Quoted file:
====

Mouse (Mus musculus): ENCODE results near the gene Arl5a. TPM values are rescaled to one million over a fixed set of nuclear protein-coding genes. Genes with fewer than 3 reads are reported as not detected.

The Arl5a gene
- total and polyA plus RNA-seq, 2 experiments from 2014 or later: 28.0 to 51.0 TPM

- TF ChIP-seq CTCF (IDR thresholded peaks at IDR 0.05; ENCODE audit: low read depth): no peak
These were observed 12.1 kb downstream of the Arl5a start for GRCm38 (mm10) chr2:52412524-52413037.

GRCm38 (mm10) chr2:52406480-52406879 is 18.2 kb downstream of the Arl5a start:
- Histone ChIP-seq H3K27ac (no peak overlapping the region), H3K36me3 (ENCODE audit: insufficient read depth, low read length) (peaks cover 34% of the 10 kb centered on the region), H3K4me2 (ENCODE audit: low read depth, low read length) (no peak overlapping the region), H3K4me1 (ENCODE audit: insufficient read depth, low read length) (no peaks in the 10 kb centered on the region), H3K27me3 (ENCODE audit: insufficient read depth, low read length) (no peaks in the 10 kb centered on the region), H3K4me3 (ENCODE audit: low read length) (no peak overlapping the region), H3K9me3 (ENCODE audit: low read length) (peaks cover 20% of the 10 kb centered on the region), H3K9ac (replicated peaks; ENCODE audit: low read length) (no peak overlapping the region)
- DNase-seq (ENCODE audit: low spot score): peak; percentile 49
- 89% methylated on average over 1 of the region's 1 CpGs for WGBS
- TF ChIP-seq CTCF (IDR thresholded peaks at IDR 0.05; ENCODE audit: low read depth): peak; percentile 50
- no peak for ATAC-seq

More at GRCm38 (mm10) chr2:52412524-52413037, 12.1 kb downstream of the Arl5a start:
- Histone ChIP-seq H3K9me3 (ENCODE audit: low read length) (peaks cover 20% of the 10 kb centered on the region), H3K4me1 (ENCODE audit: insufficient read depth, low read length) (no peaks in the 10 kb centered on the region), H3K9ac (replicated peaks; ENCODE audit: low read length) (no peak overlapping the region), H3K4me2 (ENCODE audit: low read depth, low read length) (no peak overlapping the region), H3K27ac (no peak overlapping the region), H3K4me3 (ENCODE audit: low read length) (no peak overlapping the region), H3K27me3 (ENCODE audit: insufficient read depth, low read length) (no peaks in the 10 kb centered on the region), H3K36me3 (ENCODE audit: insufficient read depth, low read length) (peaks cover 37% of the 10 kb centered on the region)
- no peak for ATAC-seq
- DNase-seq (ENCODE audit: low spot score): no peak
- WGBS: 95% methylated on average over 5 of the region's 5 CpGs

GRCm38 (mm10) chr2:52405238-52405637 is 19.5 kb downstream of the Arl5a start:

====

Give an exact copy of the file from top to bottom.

Mouse (Mus musculus): ENCODE results near the gene Arl5a. TPM values are rescaled to one million over a fixed set of nuclear protein-coding genes. Genes with fewer than 3 reads are reported as not detected.

The Arl5a gene
- total and polyA plus RNA-seq, 2 experiments from 2014 or later: 28.0 to 51.0 TPM

- TF ChIP-seq CTCF (IDR thresholded peaks at IDR 0.05; ENCODE audit: low read depth): no peak
These were observed 12.1 kb downstream of the Arl5a start for GRCm38 (mm10) chr2:52412524-52413037.

GRCm38 (mm10) chr2:52406480-52406879 is 18.2 kb downstream of the Arl5a start:
- Histone ChIP-seq H3K27ac (no peak overlapping the region), H3K36me3 (ENCODE audit: insufficient read depth, low read length) (peaks cover 34% of the 10 kb centered on the region), H3K4me2 (ENCODE audit: low read depth, low read length) (no peak overlapping the region), H3K4me1 (ENCODE audit: insufficient read depth, low read length) (no peaks in the 10 kb centered on the region), H3K27me3 (ENCODE audit: insufficient read depth, low read length) (no peaks in the 10 kb centered on the region), H3K4me3 (ENCODE audit: low read length) (no peak overlapping the region), H3K9me3 (ENCODE audit: low read length) (peaks cover 20% of the 10 kb centered on the region), H3K9ac (replicated peaks; ENCODE audit: low read length) (no peak overlapping the region)
- DNase-seq (ENCODE audit: low spot score): peak; percentile 49
- 89% methylated on average over 1 of the region's 1 CpGs for WGBS
- TF ChIP-seq CTCF (IDR thresholded peaks at IDR 0.05; ENCODE audit: low read depth): peak; percentile 50
- no peak for ATAC-seq

More at GRCm38 (mm10) chr2:52412524-52413037, 12.1 kb downstream of the Arl5a start:
- Histone ChIP-seq H3K9me3 (ENCODE audit: low read length) (peaks cover 20% of the 10 kb centered on the region), H3K4me1 (ENCODE audit: insufficient read depth, low read length) (no peaks in the 10 kb centered on the region), H3K9ac (replicated peaks; ENCODE audit: low read length) (no peak overlapping the region), H3K4me2 (ENCODE audit: low read depth, low read length) (no peak overlapping the region), H3K27ac (no peak overlapping the region), H3K4me3 (ENCODE audit: low read length) (no peak overlapping the region), H3K27me3 (ENCODE audit: insufficient read depth, low read length) (no peaks in the 10 kb centered on the region), H3K36me3 (ENCODE audit: insufficient read depth, low read length) (peaks cover 37% of the 10 kb centered on the region)
- no peak for ATAC-seq
- DNase-seq (ENCODE audit: low spot score): no peak
- WGBS: 95% methylated on average over 5 of the region's 5 CpGs

GRCm38 (mm10) chr2:52405238-52405637 is 19.5 kb downstream of the Arl5a start: